During the webinar I hosted with Mike Stewart recently on how to shoot video with the iPad and a $5 app, one of the most frequently asked questions was how to attach the iPad to the tripod, or how to keep it from wobbling if you hold it in your hands while shooting the video. The Caddie Buddy solves both problems.

Mike says shooting video has never been easier.

That’s because you can shoot the video, edit it, insert music, and add other special effects all on the iPad. You don’t need fancy editing software like Sony Vegas or Camtasia.

What a relief! 

I’ve been using a Kodak zi8 camera but I found it difficult to use because it was too small.  Shooting the video, then importing it into my desktop computer was a hassle. So was editing it using Sony Vegas or Camtasia.

No more struggling with a detachable microphone, either, if I’m close enough to the iPad for good audio quality. The detachable mic had an extra long cord that kept getting tangled in the wheels of my office chair.

Don’t Buy the Caddie Buddy

The Caddie Buddy sells for $49.95. It’s gotten great reviews from customers and from Mike Stewart. But I recommend you not spend the money until you watch the replay of the webinar I hosted with him. He’ll tell you how to get it for free.

The program, Table Video Training & The Social Media Quadfecta, will be rebroadcast six times over the next several days. Sign up for the time and date that’s most convenient for you:

  • 10 a.m. Tuesday, July 23
  • 6 p.m. Thursday, July 25
  • 10 a.m. Friday, July 26
  • 10 a.m. Saturday, July 27
  • 10 a.m. Tuesday, July 30
  • 6 p.m. Thursday, Aug. 1

Everything you need to know about shooting video with the iPad is in the first 90 minutes. That’s how long we expected the webinar to last. But there were so many questions that Mike hung around for another 50 minutes to answer more questions. 

How to Use Video to Self-Promote

If you want a crash course on how to promote a product or service using video, watch the Caddy Buddy video. I love the way the inventor demonstrates multiple uses for the device, inserts photos onto the screen, and explains in step-by-step detail how to assemble it. No confusion whatsoever about how the product works after watching this video.

These videos should be uploaded to your YouTube channel first. Then, take the embed code and embed the video onto a product page at your website, or into a blog post.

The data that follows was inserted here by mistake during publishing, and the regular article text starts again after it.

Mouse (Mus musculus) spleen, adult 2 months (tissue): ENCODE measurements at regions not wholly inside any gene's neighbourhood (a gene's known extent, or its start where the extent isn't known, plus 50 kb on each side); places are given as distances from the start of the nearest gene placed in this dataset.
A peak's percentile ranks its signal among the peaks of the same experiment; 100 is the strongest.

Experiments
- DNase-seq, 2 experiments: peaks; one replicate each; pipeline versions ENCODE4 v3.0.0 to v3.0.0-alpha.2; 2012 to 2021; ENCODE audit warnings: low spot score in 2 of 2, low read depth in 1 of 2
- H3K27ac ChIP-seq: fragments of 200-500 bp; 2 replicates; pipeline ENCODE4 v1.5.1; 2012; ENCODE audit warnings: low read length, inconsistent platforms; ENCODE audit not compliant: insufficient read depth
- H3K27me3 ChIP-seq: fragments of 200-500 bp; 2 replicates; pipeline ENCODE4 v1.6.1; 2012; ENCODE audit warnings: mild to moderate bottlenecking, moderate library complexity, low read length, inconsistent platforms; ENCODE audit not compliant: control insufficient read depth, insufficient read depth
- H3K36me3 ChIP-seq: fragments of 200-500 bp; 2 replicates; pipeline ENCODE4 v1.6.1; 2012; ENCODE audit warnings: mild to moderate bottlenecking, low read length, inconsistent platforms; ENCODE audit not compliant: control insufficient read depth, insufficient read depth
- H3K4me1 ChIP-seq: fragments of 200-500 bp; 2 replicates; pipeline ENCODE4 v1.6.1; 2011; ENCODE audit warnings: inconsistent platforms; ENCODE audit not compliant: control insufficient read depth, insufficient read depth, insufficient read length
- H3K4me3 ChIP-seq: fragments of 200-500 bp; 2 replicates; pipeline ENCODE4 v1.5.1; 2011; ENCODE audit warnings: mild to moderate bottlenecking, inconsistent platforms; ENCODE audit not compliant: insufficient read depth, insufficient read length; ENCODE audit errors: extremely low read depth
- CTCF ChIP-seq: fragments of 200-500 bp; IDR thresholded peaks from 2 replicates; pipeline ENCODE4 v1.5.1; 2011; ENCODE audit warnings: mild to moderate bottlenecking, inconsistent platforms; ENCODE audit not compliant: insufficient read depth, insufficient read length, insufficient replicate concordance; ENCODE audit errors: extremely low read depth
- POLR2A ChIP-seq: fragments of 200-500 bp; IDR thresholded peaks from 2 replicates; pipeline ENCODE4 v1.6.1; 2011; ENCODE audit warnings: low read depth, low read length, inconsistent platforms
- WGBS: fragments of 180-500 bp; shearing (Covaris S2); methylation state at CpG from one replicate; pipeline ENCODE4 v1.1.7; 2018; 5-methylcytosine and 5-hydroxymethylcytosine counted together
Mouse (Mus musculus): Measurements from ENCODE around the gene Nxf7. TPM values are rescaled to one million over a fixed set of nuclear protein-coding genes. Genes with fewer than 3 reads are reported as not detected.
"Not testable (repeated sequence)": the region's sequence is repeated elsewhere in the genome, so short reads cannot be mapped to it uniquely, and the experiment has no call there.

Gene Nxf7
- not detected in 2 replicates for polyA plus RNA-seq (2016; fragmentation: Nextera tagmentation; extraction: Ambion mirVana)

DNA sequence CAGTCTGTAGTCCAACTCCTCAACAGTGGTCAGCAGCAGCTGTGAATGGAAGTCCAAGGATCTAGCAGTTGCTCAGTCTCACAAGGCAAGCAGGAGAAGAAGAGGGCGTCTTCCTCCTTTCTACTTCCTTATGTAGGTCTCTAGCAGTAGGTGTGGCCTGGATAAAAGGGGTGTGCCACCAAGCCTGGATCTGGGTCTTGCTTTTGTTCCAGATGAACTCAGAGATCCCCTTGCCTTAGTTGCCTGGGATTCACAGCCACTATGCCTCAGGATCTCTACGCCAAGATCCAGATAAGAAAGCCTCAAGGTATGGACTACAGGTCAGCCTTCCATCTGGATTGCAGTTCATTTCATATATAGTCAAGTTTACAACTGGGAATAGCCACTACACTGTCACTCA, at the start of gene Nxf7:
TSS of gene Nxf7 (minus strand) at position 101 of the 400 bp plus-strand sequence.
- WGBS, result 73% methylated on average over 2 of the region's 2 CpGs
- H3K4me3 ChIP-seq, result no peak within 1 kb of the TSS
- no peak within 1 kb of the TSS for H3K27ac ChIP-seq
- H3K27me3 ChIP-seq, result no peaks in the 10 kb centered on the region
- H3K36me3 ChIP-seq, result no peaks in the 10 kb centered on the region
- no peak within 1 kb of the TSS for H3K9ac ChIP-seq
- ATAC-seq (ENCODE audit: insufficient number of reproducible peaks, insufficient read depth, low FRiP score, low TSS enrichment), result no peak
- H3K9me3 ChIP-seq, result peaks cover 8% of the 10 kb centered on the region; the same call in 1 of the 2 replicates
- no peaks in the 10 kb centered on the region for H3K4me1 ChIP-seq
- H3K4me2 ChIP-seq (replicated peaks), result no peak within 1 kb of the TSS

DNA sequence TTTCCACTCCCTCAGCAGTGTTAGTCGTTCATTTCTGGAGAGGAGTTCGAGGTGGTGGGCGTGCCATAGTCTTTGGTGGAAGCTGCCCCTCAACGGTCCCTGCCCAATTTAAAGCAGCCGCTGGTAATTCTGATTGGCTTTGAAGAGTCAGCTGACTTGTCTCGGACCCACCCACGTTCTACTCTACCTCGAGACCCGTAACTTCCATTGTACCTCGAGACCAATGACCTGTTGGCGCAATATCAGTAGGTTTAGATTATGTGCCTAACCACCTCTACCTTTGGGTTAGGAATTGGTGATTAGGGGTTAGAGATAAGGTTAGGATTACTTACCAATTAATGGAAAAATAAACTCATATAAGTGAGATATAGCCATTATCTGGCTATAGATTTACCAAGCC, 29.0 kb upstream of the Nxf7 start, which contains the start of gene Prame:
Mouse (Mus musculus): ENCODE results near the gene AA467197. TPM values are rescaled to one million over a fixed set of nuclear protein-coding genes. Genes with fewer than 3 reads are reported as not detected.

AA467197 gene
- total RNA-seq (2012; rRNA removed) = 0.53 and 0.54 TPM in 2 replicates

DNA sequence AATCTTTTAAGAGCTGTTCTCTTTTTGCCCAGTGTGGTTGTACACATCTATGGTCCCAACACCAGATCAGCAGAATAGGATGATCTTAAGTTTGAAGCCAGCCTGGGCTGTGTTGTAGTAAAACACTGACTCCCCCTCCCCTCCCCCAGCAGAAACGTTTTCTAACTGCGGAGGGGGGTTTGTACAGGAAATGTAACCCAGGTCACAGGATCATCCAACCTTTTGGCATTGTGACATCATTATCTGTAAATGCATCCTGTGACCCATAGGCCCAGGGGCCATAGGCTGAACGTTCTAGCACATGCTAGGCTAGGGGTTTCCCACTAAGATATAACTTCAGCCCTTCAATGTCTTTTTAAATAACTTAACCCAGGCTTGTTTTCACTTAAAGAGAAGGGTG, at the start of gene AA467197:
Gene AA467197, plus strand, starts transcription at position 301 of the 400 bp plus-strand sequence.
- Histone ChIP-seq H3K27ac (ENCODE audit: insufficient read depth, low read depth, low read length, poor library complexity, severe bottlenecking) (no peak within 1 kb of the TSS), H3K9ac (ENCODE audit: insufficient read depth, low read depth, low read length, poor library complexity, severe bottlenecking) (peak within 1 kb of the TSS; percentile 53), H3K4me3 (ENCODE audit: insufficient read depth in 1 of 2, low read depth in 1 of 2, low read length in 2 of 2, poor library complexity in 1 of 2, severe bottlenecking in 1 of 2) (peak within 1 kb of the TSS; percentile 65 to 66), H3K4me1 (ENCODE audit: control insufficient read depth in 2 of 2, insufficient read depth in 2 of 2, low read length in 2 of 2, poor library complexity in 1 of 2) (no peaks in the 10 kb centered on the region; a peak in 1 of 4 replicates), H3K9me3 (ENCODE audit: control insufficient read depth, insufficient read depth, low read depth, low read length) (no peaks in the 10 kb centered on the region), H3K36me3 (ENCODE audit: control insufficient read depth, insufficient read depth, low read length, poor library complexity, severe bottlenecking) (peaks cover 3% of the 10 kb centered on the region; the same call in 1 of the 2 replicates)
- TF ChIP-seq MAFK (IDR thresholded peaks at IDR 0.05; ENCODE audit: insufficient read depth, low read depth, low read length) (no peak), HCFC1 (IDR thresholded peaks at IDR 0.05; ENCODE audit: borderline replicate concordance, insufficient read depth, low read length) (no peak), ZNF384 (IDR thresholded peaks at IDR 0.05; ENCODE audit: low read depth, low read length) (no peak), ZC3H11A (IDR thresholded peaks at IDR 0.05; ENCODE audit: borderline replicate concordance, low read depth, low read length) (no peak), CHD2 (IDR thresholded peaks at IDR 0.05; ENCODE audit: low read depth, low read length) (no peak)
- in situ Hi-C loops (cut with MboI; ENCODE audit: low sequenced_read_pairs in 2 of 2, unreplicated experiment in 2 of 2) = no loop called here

Other ways to use video in a publicity and PR campaign include:

  • As a Welcome message on the homepage of your website.     
  • To offer valuable tips to your viewers.
  • To promote an upcoming event you’re sponsoring.
  • To read from a passage of your new book.
  • To interview someone who can help your audience.
  • To offer to journalists as “a little extra” to sweeten your pitch. Sometimes that’s as easy offering the extra when you pitch using a form right at the media outlet’s website.

The list is almost endless.

Send Me Your iPad Video

If you shoot video with your iPad, send me the link. I’d love to see it.

What tips can you pass along on how to best use the iPad to shoot video?

How to pitch a guest post for The Publicity Hound blog

 

Man smpoking pipe and typing a gueset blogger pitch

 

If you want to get in front of an audience of people who love to self-promote, including business owners, authors, speakers and experts—as well as PR people and publicists—you’re in the right place.

I love publishing guest blog posts. But I hate pitches from people who have never read this blog.

Or pitches that are off the mark. Or pitches from people who have no expertise in a topic but want to appear here only for a back link. Or pitches that say, “I’m so and so. What do you want me to write about?”

Before you waste your time, and mine, read this list of tips on how to pitch me.
 

1. Look at the header. It says “Tips, tricks and tools for free publicity.”